Knowing me is knowing you – mirror neurons, social cognition and schizophrenia
What you see is sometimes what you feel
7:30 PM, Thursday 29 August 2013 | Urban Solace
Schizophrenia is a severe psychiatric disorder that often begins during adolescence – developmentally the most crucial period for an individual – and can potentially last life-long. This makes it one of the most disabling disorders known to mankind. Though schizophrenia has probably been with us for thousands of years, it was described only at the start of the 19th century. Commonly, symptoms are categorized as positive (delusions and hallucinations) and negative (social withdrawal). We now know that a third dimension of cognitive (both general and social cognitive) symptoms also exists.
Social cognition involves applying our mental abilities in social situations. Deficits in social cognition are linked to positive symptoms, negative symptoms and functional disability in patients with schizophrenia. Various theorists have proposed that ‘mirror neurons’ help us empathize and understand our social milieu. These are a specialized group of nerve cells that fire when we perform an action, as well as when we see someone else perform the same action. These neurons may provide a template to understand others based on how we understand ourselves. In this talk, I will take you through concepts of social cognition and mirror neurons, how dysfunctional mirror neurons may contribute to social cognitive deficits, their relevance to schizophrenia, and emerging evidence on how mirror neuron activity can be modulated using brain stimulation techniques.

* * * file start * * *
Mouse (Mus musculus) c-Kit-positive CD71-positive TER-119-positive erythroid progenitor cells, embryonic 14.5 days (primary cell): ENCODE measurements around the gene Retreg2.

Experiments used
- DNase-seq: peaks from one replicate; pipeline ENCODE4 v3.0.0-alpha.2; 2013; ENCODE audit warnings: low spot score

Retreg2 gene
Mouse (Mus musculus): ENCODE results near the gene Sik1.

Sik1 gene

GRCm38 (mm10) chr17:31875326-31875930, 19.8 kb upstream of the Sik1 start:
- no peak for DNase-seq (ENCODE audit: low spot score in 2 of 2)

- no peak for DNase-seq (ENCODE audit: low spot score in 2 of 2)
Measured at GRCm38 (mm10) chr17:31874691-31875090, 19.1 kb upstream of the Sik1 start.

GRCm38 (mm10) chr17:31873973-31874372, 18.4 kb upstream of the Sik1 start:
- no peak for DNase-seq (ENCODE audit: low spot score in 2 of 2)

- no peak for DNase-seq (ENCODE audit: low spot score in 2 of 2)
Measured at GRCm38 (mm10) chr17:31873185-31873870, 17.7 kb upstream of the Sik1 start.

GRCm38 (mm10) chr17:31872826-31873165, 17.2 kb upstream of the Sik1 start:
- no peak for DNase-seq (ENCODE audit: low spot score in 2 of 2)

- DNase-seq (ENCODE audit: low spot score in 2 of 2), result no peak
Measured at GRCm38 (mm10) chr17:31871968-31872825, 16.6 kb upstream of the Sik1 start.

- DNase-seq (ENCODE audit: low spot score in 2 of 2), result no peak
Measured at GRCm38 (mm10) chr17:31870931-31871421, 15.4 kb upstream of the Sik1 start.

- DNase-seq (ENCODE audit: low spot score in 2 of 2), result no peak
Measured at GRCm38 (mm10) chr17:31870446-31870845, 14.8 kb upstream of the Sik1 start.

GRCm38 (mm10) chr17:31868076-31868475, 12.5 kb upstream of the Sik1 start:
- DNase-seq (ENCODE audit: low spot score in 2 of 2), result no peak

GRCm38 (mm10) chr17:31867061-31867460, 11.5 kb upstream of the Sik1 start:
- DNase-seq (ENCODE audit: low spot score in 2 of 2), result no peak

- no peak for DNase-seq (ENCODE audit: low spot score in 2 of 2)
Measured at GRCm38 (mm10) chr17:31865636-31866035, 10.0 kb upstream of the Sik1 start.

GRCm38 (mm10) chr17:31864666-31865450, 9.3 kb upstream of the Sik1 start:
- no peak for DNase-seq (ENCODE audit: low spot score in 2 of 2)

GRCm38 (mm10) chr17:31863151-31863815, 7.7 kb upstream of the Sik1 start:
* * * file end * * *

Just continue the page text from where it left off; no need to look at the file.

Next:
Dr. Urvakhsh Mehta did his MD in Psychiatry at the National Institute of Mental Health & Neurosciences (NIMHANS), Bangalore. He is an active clinician and a researcher with keen interest in the area of social cognition in schizophrenia.
Urvakhsh has been working in the area of social cognition for more than 6 years. He was instrumental in developing a new test battery to assess social cognition in the Indian socio-cultural context (Social Cognition Rating Tools in Indian Setting-SOCRATIS), which is now in use across the country. He studied the novel application of transcranial magnetic stimulation in examining and modulating the human mirror neuron system. His findings have linked social cognition deficits (especially those in theory of mind) to mirror neuron dysfunction in schizophrenia patients. His current work involves developing optimal brain stimulation techniques to modulate mirror neurons, which could potentially translate into better treatment for patients.
He has won several national and international awards for his research, from the Indian Psychiatric Society, Indian Council of Medical Research and the International Brain Research Organization.